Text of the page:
The allure of horology often lies in the tales that timepieces carry, their battle scars etching a captivating narrative into history. A recent encounter with a young Australian enthusiast, Oliver Mann, unveiled a World War II Rolex watch that bore witness to one of the war’s most pivotal battles.
At the tender age of 13, Oliver embarked on his journey into the world of watches, using a small fund his father had saved for him to purchase a box of vintage timepieces in Queensland, Australia. Among the collection were vintage Omega and JLC watches.
His first brand-new watch, a Seiko SKX007, was later traded for a non-functional Omega pocket watch, a decision he now regrets. Now a history major at university, Oliver has intertwined his love for vintage watches with his passion for history. This year, his two passions converged when he stumbled upon a Gumtree advertisement for a non-working Rolex watch, which was claimed to have belonged to one of the ‘Rats of Tobruk’.
Rats of Tobruk
The ‘Rats of Tobruk‘ were soldiers of the Australian-led Allied garrison who defended the Libyan port of Tobruk against Nazi Germany’s Afrika Korps during the Siege of Tobruk in World War II. This significant military engagement in Australian history suggested that the watch, if authentic, could be a tangible artifact from a crucial historical event.
The watch had been dormant in a shed, nestled inside a box since the late 1940s. Oliver purchased the entire contents of the box, which included old tools, magnifying glasses, and other items deemed as junk by most.
The watch turned out to be genuine, as the original owner was listed on the ‘Rats of Tobruk’ registry, making him a bona fide Australian hero. The only clue Oliver had was an inscription on the back of the watch: “Sgt. E.N. Prince 21.10.40.” Treating the watch as a historical artifact, he delved into the Australian archives. His research revealed that the watch had been present in battles against the renowned German general Erwin Rommel. The original owner, Sergeant Eric Prince of the 2/3rd Anti-Tank Regiment, was a decorated soldier.
The date inscribed on the watch corresponded with Sergeant Prince’s return from NCO training in Narellan, an Australian town, suggesting that the watch was either a gift or a commemoration of his promotion to Sergeant.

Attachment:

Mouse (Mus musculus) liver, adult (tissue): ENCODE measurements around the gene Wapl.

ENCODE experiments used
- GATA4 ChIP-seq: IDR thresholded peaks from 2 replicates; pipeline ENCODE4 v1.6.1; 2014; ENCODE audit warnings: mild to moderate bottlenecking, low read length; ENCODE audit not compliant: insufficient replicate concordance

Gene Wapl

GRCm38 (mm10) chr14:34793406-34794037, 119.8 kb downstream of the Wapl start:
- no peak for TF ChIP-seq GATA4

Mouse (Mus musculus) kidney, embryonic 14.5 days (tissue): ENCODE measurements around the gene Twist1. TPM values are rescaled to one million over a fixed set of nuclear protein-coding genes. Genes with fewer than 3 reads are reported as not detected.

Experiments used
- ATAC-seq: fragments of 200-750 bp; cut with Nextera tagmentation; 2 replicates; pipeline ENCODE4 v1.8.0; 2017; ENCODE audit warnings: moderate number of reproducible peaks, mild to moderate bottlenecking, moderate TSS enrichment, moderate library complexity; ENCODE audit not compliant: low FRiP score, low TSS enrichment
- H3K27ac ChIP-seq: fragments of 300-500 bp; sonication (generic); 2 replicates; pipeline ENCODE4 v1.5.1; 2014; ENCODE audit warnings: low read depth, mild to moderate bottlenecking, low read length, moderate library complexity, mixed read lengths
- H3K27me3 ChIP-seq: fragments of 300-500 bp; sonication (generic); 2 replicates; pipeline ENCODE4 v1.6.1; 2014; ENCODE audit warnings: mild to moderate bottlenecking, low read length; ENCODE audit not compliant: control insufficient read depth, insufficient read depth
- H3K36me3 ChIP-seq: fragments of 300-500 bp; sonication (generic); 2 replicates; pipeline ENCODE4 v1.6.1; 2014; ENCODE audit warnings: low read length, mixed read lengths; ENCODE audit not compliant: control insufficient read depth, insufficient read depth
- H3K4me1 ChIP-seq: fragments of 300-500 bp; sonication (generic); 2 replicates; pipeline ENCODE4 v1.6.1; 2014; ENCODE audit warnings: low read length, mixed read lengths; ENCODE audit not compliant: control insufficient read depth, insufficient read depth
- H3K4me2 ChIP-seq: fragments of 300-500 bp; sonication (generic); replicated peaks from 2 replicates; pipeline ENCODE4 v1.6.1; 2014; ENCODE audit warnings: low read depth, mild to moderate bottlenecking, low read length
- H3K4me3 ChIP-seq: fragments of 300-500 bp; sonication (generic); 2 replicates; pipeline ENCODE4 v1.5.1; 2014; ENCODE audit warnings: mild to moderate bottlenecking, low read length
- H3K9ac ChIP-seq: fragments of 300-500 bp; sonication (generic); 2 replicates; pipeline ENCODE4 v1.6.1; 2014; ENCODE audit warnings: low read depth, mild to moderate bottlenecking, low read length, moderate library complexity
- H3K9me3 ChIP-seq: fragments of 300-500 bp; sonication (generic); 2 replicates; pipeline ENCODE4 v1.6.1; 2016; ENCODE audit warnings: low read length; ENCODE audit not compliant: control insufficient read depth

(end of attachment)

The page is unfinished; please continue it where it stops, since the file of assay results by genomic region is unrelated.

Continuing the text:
Historical records revealed an image of Sergeant Prince, who, along with his watch, participated in the battle of Tobruk and both battles of El Alamein. He was wounded during these battles and later transferred to Papua New Guinea, where he was involved in heavy fighting against the Japanese in Buna and Port Moresby.
Sergeant Prince was awarded nine medals, including the Long Service Medal, the Efficiency Medal, the Defence Medal, the 1941 Tobruk Siege Medal, the War Medal 1939–1945, the Service Medal 1939–1945, the 1939-1945 Star, the Africa Star, and the Pacific Star.
A photo from the war memorial even showed him in combat with the watch on his wrist. Remarkably, Oliver discovered an image on Wikipedia of Sergeant Prince and his watch in action, firing an anti-tank gun in North Africa. The watch, strapped to his wrist with its original leather cover strap, bore witness to the bravery of Sergeant Prince, who volunteered for the highly dangerous 71st Light Infantry Detachment and was wounded twice.
World War II Rolex Watch – Location
This World War II Rolex, lost and then found, is now in the hands of a young enthusiast who appreciates its historical significance. Oliver remains uncertain about the watch’s future, but he is delighted to have unearthed its true story. This tale serves as a reminder of the fascinating narratives that vintage timepieces can tell, if only we take the time to listen.
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